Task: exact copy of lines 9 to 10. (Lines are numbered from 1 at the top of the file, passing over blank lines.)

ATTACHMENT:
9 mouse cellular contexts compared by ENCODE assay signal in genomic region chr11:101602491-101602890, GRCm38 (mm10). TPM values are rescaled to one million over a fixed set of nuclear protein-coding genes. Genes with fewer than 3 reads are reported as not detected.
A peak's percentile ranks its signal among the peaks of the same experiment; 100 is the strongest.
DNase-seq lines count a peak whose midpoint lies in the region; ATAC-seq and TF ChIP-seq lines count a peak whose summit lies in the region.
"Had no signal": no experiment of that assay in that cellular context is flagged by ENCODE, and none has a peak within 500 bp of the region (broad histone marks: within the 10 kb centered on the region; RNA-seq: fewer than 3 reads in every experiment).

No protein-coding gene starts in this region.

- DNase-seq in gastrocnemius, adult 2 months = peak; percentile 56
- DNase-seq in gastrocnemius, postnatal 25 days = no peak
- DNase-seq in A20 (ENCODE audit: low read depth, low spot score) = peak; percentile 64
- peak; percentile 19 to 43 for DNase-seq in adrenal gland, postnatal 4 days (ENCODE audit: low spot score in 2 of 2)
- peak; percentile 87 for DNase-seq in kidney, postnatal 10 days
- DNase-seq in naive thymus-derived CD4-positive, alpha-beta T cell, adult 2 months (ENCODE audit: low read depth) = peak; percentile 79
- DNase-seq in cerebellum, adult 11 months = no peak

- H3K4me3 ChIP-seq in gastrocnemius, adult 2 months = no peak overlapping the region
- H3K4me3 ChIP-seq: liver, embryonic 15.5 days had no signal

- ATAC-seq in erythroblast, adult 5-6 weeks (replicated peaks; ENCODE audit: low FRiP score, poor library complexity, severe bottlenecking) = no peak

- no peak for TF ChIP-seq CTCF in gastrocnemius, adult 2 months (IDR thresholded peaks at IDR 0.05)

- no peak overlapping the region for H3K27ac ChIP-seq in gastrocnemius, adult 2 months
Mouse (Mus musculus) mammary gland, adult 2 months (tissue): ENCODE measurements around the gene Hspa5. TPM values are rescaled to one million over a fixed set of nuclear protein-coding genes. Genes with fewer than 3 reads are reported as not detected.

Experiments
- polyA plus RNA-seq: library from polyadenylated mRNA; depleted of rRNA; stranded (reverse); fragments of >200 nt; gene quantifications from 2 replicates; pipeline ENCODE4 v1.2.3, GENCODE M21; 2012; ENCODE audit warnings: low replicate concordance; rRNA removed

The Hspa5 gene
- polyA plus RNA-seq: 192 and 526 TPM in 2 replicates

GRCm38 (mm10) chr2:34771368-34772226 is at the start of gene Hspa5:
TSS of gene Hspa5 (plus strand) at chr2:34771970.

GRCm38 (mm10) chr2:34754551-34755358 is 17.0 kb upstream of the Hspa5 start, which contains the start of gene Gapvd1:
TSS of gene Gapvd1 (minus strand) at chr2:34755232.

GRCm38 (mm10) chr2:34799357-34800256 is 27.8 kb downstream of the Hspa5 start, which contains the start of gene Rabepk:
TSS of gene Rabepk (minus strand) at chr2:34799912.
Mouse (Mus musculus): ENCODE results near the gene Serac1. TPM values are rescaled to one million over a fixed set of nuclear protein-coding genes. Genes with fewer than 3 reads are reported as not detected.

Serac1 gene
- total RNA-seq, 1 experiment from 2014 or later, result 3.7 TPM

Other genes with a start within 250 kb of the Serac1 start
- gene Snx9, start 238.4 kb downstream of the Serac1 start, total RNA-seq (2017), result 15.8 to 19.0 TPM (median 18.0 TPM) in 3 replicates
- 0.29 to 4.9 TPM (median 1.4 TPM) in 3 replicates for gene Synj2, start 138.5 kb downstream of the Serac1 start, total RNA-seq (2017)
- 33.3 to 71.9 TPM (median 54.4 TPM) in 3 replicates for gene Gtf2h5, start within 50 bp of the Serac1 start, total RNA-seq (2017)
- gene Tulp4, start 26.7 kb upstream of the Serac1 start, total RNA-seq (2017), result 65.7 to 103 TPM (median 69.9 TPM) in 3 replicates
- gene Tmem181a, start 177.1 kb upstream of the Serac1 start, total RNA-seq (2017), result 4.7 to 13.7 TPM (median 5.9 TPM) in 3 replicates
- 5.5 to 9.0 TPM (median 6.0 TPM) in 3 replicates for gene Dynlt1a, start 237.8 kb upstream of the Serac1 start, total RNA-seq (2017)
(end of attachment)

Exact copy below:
- peak; percentile 19 to 43 for DNase-seq in adrenal gland, postnatal 4 days (ENCODE audit: low spot score in 2 of 2)
- peak; percentile 87 for DNase-seq in kidney, postnatal 10 days